As most readers of the Reformed Herald understand, the RCUS has given financial support to Hope Haven for many years. We have had various ministers serve on its Board of Directors. Since I have been working at Hope Haven for the last 18 months, I was asked to write about my experiences. Hopefully, this article will give you some additional insight into this Christian ministry.
One basic thing I have learned is that Hope Haven is a larger organization than I had realized. Hope Haven celebrated its 50th anniversary in the fall of 2014. According to the 2014 annual report, the total number of people served that year was 1,714, which included 1,099 adults and 615 children from 51 counties in Iowa and 11 counties in Minnesota. Total income and expenses were each over thirty million dollars. Some of the services provided for clients of Hope Haven include: Adult Living Services and Support; Vocational Services and Job Placement; Mental Health & Recovery; Children and Family Services; Hope Haven International; and Religious Services. Hope Haven has over 700 employees in order to serve its clients in these areas. There are also numerous volunteers, such as in the wheelchair refurbishing work of Hope Haven International. As a result, over 110,000 free wheelchairs have been delivered to over 100 countries over twenty years.
There are over 30 Hope Haven residential sites where clients live, and with the respite care that is provided for families, over 500 adults and children are served. In all, 250 adults have been helped to find employment in various communities. Others have various work at several Hope Haven sites in Rock Valley, IA, which is the home base of the organization. I work in direct client care in a home setting in Sioux Center, IA.
There are, of course, numerous biblical principles motivating Hope Haven to serve clients with various disabilities. First of all, whatever the disability, those served are part of mankind created in the image of God. We are called to love the Lord our God with all of our being and secondly, to love our neighbor as ourselves. Also, our God of all grace often proclaims in Scripture His compassion for the helpless. Consider the common Biblical terms such as “the poor and needy” and “widows and orphans”. Most of the clients of Hope Haven could not take care of themselves well without the aid of staff. Yet, the goal is that those served can develop their abilities and grow in the measure of independence which is possible for each one.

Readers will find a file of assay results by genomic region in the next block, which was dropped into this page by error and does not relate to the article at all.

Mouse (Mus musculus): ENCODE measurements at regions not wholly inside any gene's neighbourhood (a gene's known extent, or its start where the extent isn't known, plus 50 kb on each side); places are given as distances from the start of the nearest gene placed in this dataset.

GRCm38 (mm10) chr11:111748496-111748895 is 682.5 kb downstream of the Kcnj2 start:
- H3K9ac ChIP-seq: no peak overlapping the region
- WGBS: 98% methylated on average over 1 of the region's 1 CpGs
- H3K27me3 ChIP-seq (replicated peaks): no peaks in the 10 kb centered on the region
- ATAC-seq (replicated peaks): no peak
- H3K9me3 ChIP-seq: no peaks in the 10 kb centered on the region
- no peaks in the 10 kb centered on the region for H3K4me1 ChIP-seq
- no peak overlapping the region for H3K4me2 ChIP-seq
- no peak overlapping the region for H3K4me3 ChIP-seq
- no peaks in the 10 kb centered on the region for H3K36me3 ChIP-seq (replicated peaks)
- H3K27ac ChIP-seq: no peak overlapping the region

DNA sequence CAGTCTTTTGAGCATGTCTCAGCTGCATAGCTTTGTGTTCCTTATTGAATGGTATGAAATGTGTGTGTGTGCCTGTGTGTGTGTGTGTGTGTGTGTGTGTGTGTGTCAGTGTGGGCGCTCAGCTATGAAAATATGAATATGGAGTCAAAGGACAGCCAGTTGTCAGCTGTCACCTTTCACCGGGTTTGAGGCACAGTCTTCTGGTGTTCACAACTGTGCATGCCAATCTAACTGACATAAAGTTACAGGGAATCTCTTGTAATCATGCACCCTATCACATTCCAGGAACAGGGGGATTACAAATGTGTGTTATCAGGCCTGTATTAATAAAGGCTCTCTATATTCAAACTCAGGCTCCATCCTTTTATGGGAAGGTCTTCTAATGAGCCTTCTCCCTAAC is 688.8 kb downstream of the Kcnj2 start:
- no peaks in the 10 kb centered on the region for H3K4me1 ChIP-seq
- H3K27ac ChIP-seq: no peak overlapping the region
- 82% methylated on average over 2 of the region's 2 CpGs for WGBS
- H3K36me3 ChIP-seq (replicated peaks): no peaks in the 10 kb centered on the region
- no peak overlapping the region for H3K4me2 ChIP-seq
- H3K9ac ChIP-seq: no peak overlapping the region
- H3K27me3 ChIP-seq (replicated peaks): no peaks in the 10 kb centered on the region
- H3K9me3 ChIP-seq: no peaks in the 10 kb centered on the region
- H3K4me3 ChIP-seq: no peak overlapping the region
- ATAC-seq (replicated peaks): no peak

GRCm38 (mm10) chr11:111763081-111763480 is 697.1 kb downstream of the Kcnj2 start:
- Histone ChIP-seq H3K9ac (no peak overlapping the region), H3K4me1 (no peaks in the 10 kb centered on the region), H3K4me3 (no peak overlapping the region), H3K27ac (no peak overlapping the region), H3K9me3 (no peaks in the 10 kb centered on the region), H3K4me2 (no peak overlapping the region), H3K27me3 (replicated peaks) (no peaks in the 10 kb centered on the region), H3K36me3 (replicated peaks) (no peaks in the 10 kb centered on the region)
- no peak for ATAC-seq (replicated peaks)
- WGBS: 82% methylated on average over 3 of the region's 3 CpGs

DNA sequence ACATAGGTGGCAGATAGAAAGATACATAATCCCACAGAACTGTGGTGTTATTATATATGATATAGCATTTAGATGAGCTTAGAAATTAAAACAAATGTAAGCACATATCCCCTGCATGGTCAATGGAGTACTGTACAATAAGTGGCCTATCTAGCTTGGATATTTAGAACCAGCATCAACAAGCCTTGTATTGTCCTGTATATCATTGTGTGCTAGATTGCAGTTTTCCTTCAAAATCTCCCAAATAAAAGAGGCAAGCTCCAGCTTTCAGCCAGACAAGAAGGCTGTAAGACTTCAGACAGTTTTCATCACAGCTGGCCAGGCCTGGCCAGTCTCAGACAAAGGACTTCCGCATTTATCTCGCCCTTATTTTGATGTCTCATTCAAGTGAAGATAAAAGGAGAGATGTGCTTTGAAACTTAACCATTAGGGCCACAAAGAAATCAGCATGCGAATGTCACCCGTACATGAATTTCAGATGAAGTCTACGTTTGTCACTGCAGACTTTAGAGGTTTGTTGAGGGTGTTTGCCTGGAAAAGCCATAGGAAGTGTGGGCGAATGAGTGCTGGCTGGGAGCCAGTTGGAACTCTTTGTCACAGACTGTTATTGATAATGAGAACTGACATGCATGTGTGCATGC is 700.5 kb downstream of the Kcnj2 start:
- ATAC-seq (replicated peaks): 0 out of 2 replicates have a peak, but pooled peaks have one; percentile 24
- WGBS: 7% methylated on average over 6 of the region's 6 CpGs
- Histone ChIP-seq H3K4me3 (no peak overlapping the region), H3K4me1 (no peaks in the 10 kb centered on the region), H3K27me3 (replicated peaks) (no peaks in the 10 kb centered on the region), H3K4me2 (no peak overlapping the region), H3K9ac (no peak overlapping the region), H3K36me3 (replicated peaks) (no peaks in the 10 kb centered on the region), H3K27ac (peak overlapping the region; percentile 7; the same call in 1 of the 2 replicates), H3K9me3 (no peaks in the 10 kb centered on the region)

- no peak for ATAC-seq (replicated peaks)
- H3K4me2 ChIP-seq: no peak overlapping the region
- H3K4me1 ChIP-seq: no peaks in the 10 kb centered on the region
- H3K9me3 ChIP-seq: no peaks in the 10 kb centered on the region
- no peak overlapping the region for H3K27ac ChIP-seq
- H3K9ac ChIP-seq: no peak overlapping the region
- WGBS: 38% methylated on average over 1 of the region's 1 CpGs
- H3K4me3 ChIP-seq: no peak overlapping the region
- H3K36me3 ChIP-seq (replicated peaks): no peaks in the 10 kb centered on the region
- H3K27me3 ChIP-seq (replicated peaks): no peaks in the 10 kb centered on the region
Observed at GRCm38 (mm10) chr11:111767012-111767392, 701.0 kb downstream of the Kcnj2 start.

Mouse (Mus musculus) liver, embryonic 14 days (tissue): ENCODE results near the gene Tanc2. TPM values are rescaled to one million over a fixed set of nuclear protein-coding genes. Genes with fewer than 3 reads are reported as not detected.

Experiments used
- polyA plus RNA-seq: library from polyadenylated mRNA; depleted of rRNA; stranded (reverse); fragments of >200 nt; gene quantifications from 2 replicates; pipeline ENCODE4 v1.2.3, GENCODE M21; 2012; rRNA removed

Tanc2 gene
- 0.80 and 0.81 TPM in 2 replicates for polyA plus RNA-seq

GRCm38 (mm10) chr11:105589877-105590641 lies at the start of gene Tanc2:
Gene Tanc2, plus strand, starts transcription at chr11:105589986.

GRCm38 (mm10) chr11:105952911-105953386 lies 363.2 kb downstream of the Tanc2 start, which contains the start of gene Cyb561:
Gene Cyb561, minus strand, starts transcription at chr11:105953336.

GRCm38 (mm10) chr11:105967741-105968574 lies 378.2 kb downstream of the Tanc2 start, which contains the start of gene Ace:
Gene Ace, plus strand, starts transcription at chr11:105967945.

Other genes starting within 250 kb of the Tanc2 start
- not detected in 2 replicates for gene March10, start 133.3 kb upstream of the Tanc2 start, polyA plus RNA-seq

Therefore, the mission of Hope Haven is summarized in these words: “As followers of Christ, we unleash potential in people through work and life skills so that they may enjoy a productive life in their community.” To fulfill that objective, clients help to formulate goals for themselves. Progress toward those goals in their daily living is encouraged and monitored by staff. To see such development is certainly rewarding to them and to those who serve clients.
For those employed in direct client care, as I am, it can be challenging work. Patience and compassion can be tested regularly. However, this is not really different than caring for sinners without disabilities. It is easy to see the failings and sins of others, yet we are no different in that we disabled by our sinful nature from living righteously. In our minds, we tend to cover over that reality. Yet, in caring for clients, we must face our own continual need for repentance, faith, and sanctification.
Therefore, in considering spiritual lessons gained through this work, I think of the following: I am more greatly impressed with the helplessness of all sinners! Without the grace of God, not one of us could care for himself in daily living, let alone be acceptable to our Holy Creator! We are, of course, utterly dependent on the saving work of Christ! Also, without the restraint of the Holy Spirit, we would simply follow our sinful desires every moment.
Along with that, it is even clearer that no one truly desires to hear the gospel unless the Lord works in the sinner’s heart to heed it! Clients may be less ‘tactful’, as in suddenly changing the subject to something totally unrelated when spiritual truth is mentioned. However, the natural state of the most ‘tactful’ sinner is just the same. He or she may be polite and give a superficial hearing, yet will never truly desire to repent and turn to Christ – unless regenerated by God’s Spirit! As Jesus said, “unless one is born again, he cannot see the kingdom of God.” (John 3:3) Therefore, may we all be more convinced of the need for continual prayer as we seek to live and speak for Christ!
Lastly, I will say there are always employment openings with Hope Haven, if one seeks to work in a challenging and rewarding setting. I would be glad to give anyone further information on that.
Rev. Harvey Opp